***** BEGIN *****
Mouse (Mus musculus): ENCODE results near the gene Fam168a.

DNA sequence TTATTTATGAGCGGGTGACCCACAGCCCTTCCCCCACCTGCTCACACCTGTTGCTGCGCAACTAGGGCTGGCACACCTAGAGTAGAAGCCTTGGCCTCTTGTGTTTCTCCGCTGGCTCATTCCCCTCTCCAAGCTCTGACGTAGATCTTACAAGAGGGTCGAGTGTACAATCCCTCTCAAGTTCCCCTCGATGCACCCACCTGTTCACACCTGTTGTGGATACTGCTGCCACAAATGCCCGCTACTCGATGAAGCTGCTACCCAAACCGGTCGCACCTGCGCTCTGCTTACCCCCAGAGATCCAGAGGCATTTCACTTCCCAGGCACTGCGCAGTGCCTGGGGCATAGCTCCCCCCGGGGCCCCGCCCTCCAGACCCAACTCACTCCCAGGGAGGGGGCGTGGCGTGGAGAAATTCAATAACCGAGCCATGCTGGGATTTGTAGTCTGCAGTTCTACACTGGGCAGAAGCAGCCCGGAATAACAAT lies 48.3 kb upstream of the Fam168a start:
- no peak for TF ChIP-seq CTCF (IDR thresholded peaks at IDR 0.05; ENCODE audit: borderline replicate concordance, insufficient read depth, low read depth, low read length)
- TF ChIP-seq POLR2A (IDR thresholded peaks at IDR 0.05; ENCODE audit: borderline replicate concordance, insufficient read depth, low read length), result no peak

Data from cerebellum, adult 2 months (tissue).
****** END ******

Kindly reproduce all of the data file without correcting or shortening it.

Mouse (Mus musculus): ENCODE results near the gene Fam168a.

DNA sequence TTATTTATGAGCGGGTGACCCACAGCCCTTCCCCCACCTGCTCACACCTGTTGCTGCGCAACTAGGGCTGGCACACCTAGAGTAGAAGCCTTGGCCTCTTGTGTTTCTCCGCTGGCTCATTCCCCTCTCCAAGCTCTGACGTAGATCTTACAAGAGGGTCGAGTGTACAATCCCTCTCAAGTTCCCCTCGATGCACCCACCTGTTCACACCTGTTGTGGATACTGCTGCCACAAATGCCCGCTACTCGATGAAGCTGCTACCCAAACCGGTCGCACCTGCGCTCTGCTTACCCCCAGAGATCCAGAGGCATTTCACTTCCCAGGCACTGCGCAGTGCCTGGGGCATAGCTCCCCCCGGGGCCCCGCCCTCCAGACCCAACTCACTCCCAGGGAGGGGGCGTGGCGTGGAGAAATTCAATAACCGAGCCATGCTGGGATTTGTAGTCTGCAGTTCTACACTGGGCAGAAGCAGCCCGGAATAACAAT lies 48.3 kb upstream of the Fam168a start:
- no peak for TF ChIP-seq CTCF (IDR thresholded peaks at IDR 0.05; ENCODE audit: borderline replicate concordance, insufficient read depth, low read depth, low read length)
- TF ChIP-seq POLR2A (IDR thresholded peaks at IDR 0.05; ENCODE audit: borderline replicate concordance, insufficient read depth, low read length), result no peak

Data from cerebellum, adult 2 months (tissue).